Inhibition of placental P-glycoprotein: impact on indinavir transfer to the foetus

Br J Clin Pharmacol. 2008 May;65(5):667-73. doi: 10.1111/j.1365-2125.2007.03067.x. Epub 2007 Dec 17.


What is already known about this subject: We have shown previously using the dually perfused isolated human placenta model that the maternal to foetal transfer of the antiviral protease inhibitor drug indinavir is substantially lower than the transfer in the opposite direction. This finding is not consistent with passive diffusion and indicates that a carrier-mediated mechanism is involved in retarding the movement in the maternal to foetal direction. The efflux transporter P-gp located in the apical membrane domain of the placental trophoblast cells has been implicated as the likely cause of the differential bi-directional transport.

What this study adds: The present study also utilizes the human perfused human isolated placenta to investigate the possible inhibitory effects of the P-gp inhibitor PSC833 and the P-gp substrate/inhibitor ritonavir on the maternal to foetal transfer clearance of indinavir. The studies, which were conducted such that each placenta served as its own control, demonstrated a statistically significant increase in the maternal to foetal transfer of indinavir in the presence of PSC833 but not in the presence of ritonavir, a protease inhibitor that is often used in combination with other protease inhibitors in dual therapy. The lack of effect of ritonavir is most likely related to the relatively low inhibitory activity at the clinically relevant concentration used in this study.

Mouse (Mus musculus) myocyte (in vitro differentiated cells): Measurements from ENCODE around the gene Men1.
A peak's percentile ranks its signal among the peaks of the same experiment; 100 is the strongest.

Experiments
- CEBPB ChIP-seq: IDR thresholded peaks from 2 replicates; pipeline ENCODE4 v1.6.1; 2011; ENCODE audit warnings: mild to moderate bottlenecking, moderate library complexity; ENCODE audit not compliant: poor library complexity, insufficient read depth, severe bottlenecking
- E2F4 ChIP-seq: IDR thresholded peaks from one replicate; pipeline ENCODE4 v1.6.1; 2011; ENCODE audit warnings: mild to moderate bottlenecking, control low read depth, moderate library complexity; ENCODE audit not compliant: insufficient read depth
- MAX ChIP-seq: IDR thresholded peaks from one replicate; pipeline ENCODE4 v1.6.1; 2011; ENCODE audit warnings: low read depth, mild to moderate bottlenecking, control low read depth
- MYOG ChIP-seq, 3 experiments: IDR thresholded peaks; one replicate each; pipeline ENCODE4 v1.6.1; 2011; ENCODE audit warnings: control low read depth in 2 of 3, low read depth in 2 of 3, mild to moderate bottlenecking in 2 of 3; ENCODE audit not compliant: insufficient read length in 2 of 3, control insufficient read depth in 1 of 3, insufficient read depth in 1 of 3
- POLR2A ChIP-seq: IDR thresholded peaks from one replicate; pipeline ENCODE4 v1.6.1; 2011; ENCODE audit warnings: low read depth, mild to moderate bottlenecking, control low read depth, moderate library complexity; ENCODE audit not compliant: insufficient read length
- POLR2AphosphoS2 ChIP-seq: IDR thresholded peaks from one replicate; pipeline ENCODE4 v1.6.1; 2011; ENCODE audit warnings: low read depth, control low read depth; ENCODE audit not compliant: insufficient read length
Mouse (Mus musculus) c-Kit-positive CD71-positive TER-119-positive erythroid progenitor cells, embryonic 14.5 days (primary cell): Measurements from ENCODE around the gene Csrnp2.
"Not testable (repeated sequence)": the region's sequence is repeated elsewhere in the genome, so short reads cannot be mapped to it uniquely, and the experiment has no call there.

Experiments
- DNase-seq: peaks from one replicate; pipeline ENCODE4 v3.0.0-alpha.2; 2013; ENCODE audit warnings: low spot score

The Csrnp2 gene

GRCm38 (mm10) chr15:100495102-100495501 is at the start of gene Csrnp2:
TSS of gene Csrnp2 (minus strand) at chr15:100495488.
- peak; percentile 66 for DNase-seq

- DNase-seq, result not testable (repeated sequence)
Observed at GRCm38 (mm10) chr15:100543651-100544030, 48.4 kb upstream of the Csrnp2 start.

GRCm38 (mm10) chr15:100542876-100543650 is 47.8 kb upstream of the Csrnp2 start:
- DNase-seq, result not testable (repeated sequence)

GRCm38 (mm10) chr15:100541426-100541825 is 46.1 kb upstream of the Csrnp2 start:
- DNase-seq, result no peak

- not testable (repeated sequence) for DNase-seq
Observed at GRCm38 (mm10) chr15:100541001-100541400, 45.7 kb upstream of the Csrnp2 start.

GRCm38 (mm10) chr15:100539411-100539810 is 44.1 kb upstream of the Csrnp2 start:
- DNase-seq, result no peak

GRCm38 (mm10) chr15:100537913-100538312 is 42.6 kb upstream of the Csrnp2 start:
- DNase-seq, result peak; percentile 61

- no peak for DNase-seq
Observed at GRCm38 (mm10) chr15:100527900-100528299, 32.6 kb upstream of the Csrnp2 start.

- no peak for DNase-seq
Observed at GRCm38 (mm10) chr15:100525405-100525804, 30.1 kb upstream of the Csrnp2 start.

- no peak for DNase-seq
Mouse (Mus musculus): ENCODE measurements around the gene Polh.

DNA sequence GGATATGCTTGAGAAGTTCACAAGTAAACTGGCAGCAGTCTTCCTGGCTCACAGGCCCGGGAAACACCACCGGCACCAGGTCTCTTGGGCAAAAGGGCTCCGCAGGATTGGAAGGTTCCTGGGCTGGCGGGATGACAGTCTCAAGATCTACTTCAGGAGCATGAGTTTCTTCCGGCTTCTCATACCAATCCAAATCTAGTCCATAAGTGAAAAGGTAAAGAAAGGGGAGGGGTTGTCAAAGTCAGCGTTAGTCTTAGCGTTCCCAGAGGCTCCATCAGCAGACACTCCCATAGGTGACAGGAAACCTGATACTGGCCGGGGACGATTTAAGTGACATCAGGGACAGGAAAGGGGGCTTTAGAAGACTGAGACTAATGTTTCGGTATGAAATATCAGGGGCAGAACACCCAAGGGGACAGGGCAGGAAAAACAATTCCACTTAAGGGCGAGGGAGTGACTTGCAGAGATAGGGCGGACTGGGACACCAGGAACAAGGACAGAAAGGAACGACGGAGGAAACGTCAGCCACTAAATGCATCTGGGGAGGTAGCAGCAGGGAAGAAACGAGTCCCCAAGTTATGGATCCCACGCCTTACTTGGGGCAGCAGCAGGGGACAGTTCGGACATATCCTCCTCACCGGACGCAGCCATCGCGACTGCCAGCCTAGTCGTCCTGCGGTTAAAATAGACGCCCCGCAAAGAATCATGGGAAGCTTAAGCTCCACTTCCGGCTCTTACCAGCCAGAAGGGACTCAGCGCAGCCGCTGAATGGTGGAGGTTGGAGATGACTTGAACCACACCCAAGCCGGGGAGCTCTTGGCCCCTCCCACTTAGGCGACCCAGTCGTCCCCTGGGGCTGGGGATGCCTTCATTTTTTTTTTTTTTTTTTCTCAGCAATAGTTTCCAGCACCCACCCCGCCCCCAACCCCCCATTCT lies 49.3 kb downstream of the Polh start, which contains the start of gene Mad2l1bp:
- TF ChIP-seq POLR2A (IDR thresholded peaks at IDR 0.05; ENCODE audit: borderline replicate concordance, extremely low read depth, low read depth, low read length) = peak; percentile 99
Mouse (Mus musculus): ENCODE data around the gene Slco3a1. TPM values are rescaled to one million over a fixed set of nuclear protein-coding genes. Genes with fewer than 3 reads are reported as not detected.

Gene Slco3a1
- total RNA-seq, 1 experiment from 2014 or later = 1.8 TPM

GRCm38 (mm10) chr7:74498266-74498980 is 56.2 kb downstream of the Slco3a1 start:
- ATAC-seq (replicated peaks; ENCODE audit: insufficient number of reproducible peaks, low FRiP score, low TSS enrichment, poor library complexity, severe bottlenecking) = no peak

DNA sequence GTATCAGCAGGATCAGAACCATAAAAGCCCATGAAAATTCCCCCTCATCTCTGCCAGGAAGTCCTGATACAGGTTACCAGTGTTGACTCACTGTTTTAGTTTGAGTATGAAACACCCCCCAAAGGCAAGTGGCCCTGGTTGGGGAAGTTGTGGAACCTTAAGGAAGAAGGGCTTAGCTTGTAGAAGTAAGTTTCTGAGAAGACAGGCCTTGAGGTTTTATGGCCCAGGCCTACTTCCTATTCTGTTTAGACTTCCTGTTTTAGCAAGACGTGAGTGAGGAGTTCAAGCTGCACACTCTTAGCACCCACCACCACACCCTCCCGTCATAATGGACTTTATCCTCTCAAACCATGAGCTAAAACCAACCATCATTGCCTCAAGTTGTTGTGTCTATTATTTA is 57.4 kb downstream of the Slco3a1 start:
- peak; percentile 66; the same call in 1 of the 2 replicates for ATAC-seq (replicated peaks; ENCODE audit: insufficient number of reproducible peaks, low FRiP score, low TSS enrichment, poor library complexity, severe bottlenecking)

Aims: To investigate the effect of P-gp inhibition on the maternal to foetal transfer of indinavir.

Methods: Term human placentae (n = 12) were from non-HIV infected women. Maternal to foetal transfer of indinavir was examined in the absence and presence of P-gp inhibitors PSC833 (n = 7) or ritonavir (n = 5), in the perfused human placenta. Antipyrine and [(3)H]-vinblastine were included as markers of passive diffusion and P-gp transport, respectively. These markers and indinavir were added to maternal perfusate at 0 min; PSC833 or ritonavir was added at 25 min. Steady-state maternal to foetal transfer clearance was calculated during control and inhibitor phases. Indinavir and vinblastine clearances were normalized to antipyrine clearance (clearance index).

Results: Indinavir clearance index increased between the control (0.25 +/- 0.03) and PSC833 phases (0.37 +/- 0.14) (95% CI of the difference -0.23, -0.002). Vinblastine clearance index increased from (0.25 +/- 0.08) to (0.34 +/- 0.06) in the control and PSC833 phases, respectively (95% CI of difference -0.14, -0.05). Indinavir clearance index was unchanged between control (0.34 +/- 0.14) and ritonavir phases (0.39 +/- 0.13) (95% CI of the difference -0.19, 0.08). Vinblastine clearance index increased from (0.24 +/- 0.12) to (0.32 +/- 0.12) in the control and ritonavir phases, respectively (95% CI of the difference -0.15, -0.009).

Conclusions: Maternal to foetal transfer clearance of indinavir and vinblastine increased following P-gp inhibition. The potential role for co-administration of P-gp inhibitors with PIs to reduce perinatal HIV transmission warrants further investigation.

Publication types

  • Research Support, Non-U.S. Gov't

MeSH terms

  • ATP Binding Cassette Transporter, Subfamily B, Member 1 / antagonists & inhibitors*
  • Biological Transport / drug effects
  • Female
  • HIV Infections / prevention & control
  • HIV Protease Inhibitors / pharmacokinetics*
  • Humans
  • Indinavir / pharmacokinetics*
  • Maternal-Fetal Exchange / drug effects*
  • Placenta / chemistry*
  • Pregnancy
  • Ritonavir / pharmacokinetics*


  • ATP Binding Cassette Transporter, Subfamily B, Member 1
  • HIV Protease Inhibitors
  • Indinavir
  • Ritonavir